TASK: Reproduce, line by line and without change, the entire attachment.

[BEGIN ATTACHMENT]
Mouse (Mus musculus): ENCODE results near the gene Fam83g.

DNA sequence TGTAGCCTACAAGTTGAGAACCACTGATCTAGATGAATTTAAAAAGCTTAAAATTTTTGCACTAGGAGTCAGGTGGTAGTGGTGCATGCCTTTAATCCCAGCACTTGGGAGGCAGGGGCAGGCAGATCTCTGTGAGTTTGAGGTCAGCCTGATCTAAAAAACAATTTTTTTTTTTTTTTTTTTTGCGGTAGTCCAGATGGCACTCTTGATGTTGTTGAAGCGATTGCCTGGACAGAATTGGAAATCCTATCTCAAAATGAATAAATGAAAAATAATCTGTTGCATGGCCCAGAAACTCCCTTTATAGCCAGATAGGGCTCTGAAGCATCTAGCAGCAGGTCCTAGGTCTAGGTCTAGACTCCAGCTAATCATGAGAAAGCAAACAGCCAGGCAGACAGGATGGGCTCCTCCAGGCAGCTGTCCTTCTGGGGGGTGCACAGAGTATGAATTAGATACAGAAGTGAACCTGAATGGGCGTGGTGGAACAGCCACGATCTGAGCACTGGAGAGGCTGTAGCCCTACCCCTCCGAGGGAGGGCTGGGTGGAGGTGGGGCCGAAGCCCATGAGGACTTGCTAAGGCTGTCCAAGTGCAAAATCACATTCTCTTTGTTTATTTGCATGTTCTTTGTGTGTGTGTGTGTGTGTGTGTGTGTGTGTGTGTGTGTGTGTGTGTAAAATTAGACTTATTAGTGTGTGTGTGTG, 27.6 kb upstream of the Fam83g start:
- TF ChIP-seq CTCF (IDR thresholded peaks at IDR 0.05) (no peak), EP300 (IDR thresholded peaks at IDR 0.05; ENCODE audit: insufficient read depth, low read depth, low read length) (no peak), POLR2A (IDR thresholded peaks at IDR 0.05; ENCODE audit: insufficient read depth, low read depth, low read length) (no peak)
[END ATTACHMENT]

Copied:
Mouse (Mus musculus): ENCODE results near the gene Fam83g.

DNA sequence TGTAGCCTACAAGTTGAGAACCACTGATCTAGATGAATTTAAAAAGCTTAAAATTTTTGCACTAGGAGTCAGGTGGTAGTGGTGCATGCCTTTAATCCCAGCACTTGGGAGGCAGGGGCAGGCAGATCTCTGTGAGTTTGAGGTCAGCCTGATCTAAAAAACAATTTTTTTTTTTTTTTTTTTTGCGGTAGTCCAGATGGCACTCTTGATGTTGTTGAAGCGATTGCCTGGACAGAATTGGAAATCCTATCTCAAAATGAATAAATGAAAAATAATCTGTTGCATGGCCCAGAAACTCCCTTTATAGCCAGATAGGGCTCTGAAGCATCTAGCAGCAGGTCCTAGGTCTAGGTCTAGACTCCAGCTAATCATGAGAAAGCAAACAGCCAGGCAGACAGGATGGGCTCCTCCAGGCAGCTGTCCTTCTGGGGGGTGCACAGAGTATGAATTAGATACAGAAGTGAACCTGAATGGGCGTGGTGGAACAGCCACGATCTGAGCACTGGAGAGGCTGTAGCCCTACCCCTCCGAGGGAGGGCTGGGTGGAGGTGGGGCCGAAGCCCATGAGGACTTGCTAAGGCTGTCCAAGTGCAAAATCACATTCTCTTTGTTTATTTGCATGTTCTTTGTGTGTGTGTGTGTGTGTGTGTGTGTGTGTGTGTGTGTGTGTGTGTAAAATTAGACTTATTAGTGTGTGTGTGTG, 27.6 kb upstream of the Fam83g start:
- TF ChIP-seq CTCF (IDR thresholded peaks at IDR 0.05) (no peak), EP300 (IDR thresholded peaks at IDR 0.05; ENCODE audit: insufficient read depth, low read depth, low read length) (no peak), POLR2A (IDR thresholded peaks at IDR 0.05; ENCODE audit: insufficient read depth, low read depth, low read length) (no peak)